The FINANCIAL — Amgen on July 16 announced the top-line results of a Phase 2 open-label, single-arm, multicenter trial to evaluate the efficacy and safety of BLINCYTO (blinatumomab) in adults with relapsed or refractory Philadelphia chromosome-positive (Ph+) B-cell precursor acute lymphoblastic leukemia (ALL).
The investigational study showed blinatumomab monotherapy induced a complete remission or complete remission with partial hematological recovery within two cycles of treatment in a clinically meaningful number of patients. Overall safety results from this study were consistent with the known blinatumomab safety profile, according to Amgen.
The data will be submitted to a future medical conference and for publication.
“These top-line results are encouraging and support blinatumomab as a potential treatment option for patients with relapsed or refractory Philadelphia chromosome-positive B-cell precursor ALL,” said Sean E. Harper, M.D., executive vice president of Research and Development at Amgen. “We are hopeful that our comprehensive ALL development program for blinatumomab, the first clinical and regulatory validation of the BiTE® platform, will continue to demonstrate clinical effectiveness for patients with this serious disease.”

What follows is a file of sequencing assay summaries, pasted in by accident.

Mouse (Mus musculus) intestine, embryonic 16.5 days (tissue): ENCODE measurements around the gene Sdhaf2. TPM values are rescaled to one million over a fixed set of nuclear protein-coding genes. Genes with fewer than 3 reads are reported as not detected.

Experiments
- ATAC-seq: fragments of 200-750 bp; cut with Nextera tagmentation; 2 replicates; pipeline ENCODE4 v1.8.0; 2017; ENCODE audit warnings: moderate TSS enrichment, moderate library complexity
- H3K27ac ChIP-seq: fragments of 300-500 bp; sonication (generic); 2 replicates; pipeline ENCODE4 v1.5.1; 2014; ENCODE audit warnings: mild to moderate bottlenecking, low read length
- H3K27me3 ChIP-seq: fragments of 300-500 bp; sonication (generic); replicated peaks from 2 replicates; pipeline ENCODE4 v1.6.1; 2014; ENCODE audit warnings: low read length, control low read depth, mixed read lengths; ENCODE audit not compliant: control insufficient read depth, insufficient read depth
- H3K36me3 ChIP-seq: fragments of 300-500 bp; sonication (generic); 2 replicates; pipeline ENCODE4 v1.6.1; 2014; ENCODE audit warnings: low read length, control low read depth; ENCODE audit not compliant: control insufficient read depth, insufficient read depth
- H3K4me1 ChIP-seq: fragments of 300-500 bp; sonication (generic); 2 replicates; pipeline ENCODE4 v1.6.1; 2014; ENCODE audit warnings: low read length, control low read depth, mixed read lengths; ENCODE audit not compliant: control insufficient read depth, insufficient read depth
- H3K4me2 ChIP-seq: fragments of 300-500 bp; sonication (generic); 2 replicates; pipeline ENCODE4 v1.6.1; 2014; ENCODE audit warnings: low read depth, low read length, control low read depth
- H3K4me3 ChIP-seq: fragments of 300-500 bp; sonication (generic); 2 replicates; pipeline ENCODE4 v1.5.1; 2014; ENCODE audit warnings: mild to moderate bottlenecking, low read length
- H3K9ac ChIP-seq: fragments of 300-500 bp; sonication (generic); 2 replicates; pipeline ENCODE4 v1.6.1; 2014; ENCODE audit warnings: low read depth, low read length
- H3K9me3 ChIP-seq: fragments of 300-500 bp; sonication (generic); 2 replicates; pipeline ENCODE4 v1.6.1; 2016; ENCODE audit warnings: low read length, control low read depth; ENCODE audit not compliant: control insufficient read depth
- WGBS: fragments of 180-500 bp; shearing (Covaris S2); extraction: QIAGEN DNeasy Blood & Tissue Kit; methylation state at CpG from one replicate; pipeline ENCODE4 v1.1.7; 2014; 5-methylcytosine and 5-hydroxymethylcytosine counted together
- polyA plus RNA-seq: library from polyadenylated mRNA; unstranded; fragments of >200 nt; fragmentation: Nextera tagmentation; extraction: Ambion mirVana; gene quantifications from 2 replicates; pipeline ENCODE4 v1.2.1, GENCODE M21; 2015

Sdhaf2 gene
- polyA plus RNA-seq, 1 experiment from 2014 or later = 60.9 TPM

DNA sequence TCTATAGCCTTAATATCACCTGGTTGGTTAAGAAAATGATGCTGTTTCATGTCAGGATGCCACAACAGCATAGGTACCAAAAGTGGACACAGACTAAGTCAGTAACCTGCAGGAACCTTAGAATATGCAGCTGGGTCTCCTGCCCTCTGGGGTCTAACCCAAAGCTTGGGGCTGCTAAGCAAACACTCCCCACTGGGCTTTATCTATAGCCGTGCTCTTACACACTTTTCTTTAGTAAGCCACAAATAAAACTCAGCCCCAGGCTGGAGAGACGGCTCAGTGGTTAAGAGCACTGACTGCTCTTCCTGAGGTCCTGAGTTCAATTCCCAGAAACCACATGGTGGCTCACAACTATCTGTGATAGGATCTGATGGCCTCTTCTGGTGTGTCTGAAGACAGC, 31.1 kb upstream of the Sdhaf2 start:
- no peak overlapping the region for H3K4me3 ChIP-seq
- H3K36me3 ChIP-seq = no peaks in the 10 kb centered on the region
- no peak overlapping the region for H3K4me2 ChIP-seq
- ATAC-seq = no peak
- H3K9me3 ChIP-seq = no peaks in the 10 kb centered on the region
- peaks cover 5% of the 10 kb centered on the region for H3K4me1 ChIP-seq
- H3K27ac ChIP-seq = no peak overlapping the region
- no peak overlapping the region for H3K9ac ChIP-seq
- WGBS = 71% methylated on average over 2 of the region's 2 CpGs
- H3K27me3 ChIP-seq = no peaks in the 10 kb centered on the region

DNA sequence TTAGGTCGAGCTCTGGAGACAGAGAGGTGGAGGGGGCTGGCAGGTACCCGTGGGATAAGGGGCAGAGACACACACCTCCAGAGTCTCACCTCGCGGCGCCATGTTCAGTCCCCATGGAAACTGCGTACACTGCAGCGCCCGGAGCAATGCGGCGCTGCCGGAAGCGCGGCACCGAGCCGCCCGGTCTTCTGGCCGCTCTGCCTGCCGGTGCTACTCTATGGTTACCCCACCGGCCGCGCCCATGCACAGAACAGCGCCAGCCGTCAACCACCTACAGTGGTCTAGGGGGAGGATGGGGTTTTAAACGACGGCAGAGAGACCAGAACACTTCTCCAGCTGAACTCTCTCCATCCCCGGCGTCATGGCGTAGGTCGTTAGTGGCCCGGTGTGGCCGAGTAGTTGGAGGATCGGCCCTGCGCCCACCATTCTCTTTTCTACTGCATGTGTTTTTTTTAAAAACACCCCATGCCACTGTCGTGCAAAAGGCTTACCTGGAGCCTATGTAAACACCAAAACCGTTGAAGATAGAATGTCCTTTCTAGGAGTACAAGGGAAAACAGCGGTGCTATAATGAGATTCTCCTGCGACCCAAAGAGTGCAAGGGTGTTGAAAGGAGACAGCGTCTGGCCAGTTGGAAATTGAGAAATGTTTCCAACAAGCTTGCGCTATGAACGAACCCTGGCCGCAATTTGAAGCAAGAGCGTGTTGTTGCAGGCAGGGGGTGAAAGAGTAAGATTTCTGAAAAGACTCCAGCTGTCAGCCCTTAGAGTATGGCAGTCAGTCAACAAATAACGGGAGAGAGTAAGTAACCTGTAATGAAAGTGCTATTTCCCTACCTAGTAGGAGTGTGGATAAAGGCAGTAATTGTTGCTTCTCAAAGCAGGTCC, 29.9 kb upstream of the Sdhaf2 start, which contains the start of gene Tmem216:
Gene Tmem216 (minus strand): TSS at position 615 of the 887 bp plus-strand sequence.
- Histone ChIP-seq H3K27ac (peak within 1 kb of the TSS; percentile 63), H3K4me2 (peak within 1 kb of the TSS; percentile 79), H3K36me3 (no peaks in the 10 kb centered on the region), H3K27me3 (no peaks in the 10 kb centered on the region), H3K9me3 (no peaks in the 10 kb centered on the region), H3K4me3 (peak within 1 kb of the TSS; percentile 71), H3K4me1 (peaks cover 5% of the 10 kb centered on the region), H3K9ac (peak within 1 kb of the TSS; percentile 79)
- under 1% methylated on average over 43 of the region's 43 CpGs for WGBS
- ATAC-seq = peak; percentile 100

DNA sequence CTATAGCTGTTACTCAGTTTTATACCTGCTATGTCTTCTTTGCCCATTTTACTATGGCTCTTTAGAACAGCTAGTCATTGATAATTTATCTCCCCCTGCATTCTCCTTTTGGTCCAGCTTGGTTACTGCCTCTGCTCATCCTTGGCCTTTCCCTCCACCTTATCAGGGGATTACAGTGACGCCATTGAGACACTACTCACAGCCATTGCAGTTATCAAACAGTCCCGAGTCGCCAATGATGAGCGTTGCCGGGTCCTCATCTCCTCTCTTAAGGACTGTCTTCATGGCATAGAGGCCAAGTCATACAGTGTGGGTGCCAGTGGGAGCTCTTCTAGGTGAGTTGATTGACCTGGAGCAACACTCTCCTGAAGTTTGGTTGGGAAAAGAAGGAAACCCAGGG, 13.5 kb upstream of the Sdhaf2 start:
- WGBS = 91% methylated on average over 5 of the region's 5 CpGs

Philadelphia chromosome-positive B-cell precursor ALL
Approximately one-fourth of adult ALL expresses the oncogenic protein BCR-ABL1 that results from the t (9;22) chromosome translocation known as the Philadelphia chromosome.
Trial Design (NCT02000427)
This study enrolled adult subjects with relapsed or refractory Ph+ B-cell precursor ALL. This was an open-label, single-arm, multicenter study consisting of a screening period, an induction treatment period (two cycles of blinatumomab), a consolidation treatment period (up to three additional cycles of blinatumomab for applicable subjects), and a safety follow-up visit 30 days after treatment. Following the safety follow-up visit, subjects were followed for response duration and survival every 3 months for 18 months or death, whichever occurred first.